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19 Jul2019

The Best Practices for Recording Event Videos

Video is a powerful medium to communicate messages, and event videos specifically have a way of telling a story in a way that pictures cannot. The thing about event videos, however, is that they are often unscripted and live, meaning if you are the videographer, you’ve only got ‘one shot’ to get it right. 

Research shows that video will account for nearly 80% of global internet traffic by 2020. Video has been shown to hold people’s attention for 5x longer than still images. For the videographer, that’s a lot of pressure to get the right shots to make a video worthwhile to watch.

Before we dive in – know this, live events are especially tricky to shoot, and can include conferences, concerts, motivational talks, or corporate training which have no room for take-two. Event video recording is demanding in that you will need to be able to factor in audio, projectors, staging and lighting, long recording times, large crowds and lots of equipment. Here are our tips on video recording best practices.

The Best Practices for Recording Event Videos

Tips to Set Things up Before the Event

Before an event shoot, it’s normal to feel freaked out, but one of the best ways to calm your nerves is through proper preparation beforehand:

  • Know the location inside and out, get an idea of the venue’s size and appearance. Check out your location to scout for lighting, wall outlets, and obstacles.
  • If there is a rehearsal, make good use of it; test audio feeds, ensure your cameras are in good condition and look at the lighting environment
  • Know who you are working for, ask who will be in charge on the day, bearing in mind it may or may not be the same person you originally dealt with when coordinating your role. 
  • Get an agenda beforehand to give you an idea of how the day will flow, and this can serve as a general outline for recording. 
  • Make a shot list of specific shots the client will expect, as well as shots that you know will look good for editing purposes. Be sure when making this list to label times and places that these moments will take place. While you are at it, before the chaos of the event begins, try to get in some establishing shots.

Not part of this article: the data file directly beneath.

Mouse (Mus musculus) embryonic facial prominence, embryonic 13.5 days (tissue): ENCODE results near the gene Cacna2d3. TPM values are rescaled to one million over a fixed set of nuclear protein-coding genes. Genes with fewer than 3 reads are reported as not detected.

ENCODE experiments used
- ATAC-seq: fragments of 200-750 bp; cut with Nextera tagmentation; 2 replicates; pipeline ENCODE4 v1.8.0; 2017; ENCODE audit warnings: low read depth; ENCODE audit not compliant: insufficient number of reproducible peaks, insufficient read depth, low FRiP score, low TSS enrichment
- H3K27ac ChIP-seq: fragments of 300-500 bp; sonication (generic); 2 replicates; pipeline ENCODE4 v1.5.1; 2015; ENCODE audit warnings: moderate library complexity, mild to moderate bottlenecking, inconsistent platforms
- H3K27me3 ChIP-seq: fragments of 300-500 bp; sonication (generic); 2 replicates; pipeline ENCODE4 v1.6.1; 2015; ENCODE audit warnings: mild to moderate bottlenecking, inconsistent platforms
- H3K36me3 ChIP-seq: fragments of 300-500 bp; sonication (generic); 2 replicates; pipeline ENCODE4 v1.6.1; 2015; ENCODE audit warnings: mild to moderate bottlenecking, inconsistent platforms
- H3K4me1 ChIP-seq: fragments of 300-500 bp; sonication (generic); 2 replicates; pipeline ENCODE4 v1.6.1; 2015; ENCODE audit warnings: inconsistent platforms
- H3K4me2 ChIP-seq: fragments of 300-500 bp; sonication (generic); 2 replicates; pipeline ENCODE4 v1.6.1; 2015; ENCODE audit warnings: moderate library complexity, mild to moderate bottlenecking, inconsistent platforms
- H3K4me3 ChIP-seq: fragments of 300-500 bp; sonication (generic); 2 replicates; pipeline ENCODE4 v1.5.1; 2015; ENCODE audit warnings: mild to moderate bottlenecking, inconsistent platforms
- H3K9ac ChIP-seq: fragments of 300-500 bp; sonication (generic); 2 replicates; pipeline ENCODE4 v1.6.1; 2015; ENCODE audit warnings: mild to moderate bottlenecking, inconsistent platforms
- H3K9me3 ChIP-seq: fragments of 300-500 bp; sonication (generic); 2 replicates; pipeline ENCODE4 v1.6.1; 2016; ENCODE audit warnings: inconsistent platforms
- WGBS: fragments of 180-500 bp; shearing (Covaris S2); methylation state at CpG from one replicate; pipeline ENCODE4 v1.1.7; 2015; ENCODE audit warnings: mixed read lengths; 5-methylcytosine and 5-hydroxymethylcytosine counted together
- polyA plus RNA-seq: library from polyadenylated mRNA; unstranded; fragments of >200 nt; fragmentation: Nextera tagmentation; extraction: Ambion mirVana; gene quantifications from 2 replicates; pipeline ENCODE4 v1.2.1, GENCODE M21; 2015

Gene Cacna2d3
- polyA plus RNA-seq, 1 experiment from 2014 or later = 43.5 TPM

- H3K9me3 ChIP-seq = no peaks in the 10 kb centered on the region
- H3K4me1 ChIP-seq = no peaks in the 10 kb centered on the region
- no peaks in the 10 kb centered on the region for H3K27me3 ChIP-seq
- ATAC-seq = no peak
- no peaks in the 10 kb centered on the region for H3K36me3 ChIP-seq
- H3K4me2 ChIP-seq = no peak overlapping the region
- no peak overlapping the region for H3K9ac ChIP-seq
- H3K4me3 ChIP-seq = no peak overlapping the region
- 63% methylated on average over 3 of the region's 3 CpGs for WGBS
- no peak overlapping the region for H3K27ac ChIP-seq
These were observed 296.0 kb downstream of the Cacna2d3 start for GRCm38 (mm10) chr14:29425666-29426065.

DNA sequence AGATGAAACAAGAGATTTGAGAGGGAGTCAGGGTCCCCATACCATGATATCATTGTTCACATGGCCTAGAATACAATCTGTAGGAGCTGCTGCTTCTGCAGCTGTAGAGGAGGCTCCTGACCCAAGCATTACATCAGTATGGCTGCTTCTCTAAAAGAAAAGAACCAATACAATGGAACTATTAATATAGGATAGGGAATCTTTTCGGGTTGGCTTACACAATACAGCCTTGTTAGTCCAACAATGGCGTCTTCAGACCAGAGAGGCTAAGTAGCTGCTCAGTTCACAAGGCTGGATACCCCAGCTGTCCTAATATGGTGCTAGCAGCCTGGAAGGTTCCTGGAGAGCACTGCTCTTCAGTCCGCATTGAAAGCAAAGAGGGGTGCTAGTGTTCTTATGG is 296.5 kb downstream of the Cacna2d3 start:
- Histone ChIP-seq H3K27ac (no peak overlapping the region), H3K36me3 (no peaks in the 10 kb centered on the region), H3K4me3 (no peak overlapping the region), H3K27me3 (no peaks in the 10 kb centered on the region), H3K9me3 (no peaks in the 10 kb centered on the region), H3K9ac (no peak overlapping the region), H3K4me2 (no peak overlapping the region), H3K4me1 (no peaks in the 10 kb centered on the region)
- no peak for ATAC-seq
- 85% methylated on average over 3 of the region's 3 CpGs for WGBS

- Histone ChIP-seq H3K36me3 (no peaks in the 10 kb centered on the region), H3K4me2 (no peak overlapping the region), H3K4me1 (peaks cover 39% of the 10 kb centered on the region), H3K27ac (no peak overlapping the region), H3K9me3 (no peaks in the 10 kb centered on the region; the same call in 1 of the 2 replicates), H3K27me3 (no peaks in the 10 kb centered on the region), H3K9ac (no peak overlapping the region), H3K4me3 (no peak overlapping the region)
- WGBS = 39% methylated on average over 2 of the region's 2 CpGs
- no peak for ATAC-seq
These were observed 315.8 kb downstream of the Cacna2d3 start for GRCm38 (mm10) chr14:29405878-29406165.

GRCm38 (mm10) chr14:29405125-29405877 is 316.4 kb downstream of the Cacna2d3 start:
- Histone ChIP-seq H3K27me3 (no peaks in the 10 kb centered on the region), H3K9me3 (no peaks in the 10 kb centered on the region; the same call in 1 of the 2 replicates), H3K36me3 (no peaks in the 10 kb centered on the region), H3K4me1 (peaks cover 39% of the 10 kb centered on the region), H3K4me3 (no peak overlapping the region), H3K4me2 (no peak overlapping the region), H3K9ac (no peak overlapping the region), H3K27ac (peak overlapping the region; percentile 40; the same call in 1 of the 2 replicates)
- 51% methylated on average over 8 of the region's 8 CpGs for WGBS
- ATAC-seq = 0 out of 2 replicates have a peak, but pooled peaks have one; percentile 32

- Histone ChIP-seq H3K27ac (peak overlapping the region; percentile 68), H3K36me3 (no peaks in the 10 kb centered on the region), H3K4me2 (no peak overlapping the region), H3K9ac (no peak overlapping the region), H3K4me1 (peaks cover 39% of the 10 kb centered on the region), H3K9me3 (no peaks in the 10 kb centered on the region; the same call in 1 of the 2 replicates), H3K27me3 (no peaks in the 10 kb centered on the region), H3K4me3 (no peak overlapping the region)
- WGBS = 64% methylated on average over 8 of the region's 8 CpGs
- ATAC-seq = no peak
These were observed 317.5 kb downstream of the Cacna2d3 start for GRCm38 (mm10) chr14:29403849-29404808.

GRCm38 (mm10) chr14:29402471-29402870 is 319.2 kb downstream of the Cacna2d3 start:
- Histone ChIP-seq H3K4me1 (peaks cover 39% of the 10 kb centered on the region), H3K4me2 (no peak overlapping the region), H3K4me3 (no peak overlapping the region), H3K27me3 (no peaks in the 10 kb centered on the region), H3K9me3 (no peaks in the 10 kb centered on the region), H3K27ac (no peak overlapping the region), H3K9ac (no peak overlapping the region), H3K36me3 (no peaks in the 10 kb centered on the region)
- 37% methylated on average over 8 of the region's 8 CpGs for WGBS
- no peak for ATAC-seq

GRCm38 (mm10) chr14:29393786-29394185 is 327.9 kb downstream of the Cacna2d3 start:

• Prepare for the Worst – what if cables go bad, a camera fails, or there is an accident with gear? Adapting becomes key, and to do that, you may need extra equipment.
Camera With Man

On the Day Video Recording Best Practices Tips

  • Check Exposure settings: Remember the same scene can look darker in one camera and brighter on the other, so set the same exposure settings. 
  • Avoid Shaky Shots: Whether you’re panning or doing an overhead shot, you don’t want your shots to look shaky, so a tripod is a must. 
  • Time Your Shots: Keep shots longer than 5 seconds but not longer than 10 seconds to hold your viewers’ attention. 
  • Remember your framing: Some basic examples are as below:
Video frame
  • Medium Wide Shot – Shot of subject from the waist up.
  • Bust Shot – Shot of subject from mid-chest area up.
  • Interviews – If an interview is conducted on stage, try to include all participants in the frame. Close-ups of any of the speakers can be performed later in post-production.

Key Things to Remember While Recording Event Videos

  • Engage with People Get up close and personal with people to showcase them dancing to their favorite music or interested in a really great talk. But don’t get too distracted, people want to know what kinds of things they’ll learn or experience at your event, so most importantly, capture speakers or performers on stage. 
  • Create Movement Movement within an event video are important to create a sense of activity. However, the video camera should be stable for the majority of the video.
  • Use Multiple AnglesTry different angles, for example. getting footage filmed from the stage looking out into the audience shows how many people are at your event and enjoying themselves
  • Record More Than You Need Better to have a lot of footage than not enough. This one’s self-explanatory. 

Things to Sort After the Event for an Excellent Output 

After shooting, depending on how much footage there is to sort through, you’ll need a minimum of at least three full days of editing. Go over all the footage to ensure you don’t miss a key moment when editing.

  • Add text on the screen: You can do this to draw attention to what someone is saying in the video, to enhance what’s being conveyed, or to add more information, but be careful it doesn’t distract from your storyline.
  • Color correct during editing: White balancing can help offset a yellow light for example. Play with different background colors and fonts to help convey the brand 
  • Choose simple transitions: Cut, dissolve, and fade to black are good simple transitions. 
  • Try a Montage: Montages are a series of quick cuts that are perfect for showing a story’s progression, without having to go into too much detail.
Excelent output

Put Your Best Foot Forward When Recording Event Videos

As an event videographer, it’s your job to tell the story in the most engaging, beautiful and thematically appropriate way possible. And these best practices for recording event videos really work. If you still feel like you need help with video recording live events and edit your event videos, Video Caddy (VCD) is here to help you with a lot more than post-production support. Contact us for a custom pricing for your unique event video needs. 

-Video Caddy

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